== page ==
If you live in California, you may be eligible for a rebate directly from your power company for the purchase of a 2 speed pump (up to $600.00).
Cost of Operation Energy efficiency is a big issue with consumers and with power companies these days, although many pool guys still don't think much about it.
Consider the following real-life comparison:
Pool #1 - The Traditional Approach Cost: $51.90 per month This 25,000 gallon pool has a normal 1.5 HP pool pump. It runs 8 hours per day. It pumps about 80 gallons per minute, which means that it circulates 38,400 gallons each day. The pump draws 9.0 amps at 240 volts. At a cost of 10 cents per kilowatt hour, that translates to a cost of $1.73 per day or $51.90 per month to operate the pool.
Pool #2 - The 2 Speed Approach Cost: 19.50 per month This 25,000 gallon pool has a two speed 1.5 HP pool pump. It runs 12 hours per day in low speed. In low speed it pumps about 40 gallons per minute which means that it circulates 28,800 gallons each day. (Remember that the pool only needs to turn the water over once each day). The pump draws 2.25 amps at 240 volts in low speed. At a cost of 10 cents per kilowatt hour, that translates to a cost of $0.65 per day or $19.50 per month to operate the pool.
The only time you really need to turn it to high speed is for backwashing or vacuuming, or if you need to increase the flow rate temporarily.
In this example you are moving less water, but the reality is that most pumps are oversized and as a result the pools are over-circulated. The 2 Speed pump provides just the circulation that your pool needs at a fraction of the cost.
Keeping the pool circulating a longer period of time each day has a couple of advantages:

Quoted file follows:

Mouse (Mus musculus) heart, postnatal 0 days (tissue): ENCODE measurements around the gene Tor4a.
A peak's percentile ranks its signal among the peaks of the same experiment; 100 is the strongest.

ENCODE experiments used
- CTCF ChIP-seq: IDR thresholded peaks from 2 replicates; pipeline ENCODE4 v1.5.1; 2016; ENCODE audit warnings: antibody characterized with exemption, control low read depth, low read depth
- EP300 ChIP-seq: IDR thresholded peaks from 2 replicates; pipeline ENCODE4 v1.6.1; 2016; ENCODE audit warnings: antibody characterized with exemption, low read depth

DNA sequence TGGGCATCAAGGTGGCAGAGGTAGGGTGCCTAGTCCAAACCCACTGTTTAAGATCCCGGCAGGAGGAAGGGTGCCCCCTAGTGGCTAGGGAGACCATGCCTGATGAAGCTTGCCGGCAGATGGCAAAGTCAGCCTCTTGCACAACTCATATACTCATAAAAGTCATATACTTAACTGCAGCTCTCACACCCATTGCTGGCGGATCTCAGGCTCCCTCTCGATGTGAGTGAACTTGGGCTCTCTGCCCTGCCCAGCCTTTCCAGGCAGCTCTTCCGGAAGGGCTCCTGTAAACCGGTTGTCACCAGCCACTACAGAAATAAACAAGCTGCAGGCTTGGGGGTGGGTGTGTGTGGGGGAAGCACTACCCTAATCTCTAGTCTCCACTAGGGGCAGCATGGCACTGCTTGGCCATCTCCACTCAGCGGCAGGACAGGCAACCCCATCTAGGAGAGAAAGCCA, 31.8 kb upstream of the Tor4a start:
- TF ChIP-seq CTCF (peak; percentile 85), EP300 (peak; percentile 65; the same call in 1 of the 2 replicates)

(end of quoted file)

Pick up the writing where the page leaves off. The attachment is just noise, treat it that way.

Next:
Quietness of Operation The 1.5 HP pump will typically make quite a bit of noise. This is partly the result of pump noise but more the result of water flowing through the pump and the piping.
The 1.5 HP Two Speed pump on low speed will make very little noise, just a low hum. This is because it is working under much less pressure and the turbulence in the piping is non-existent.
What about Total Dynamic Head? If you look at the pump curves for two speed pumps, you will notice that when the two speed pump is on low speed, it operates at a very low level of Total Dynamic Head. How can it possibly run, if the pool has a TDH of 50 ft? The answer is that when you reduce the flow, you greatly reduce the friction loss. In other words, you cut the friction loss (as expressed in TDH) of a system by a factor of 4 when you cut the flow in half.
In this example, the pool system which runs at 50 ft of TDH, will now produce 12 ft of TDH. The flow at high speed is approximately 88 gallons per minute, while it is calculated at about 42 GPM in low speed.
WIRING A 2 SPEED PUMP One thing that scares people is hooking up a 2 speed pump. It is a little different from hooking up a regular pump. You have to have some way to change from high to low speed.
There are several possible ways to control a 2 speed pump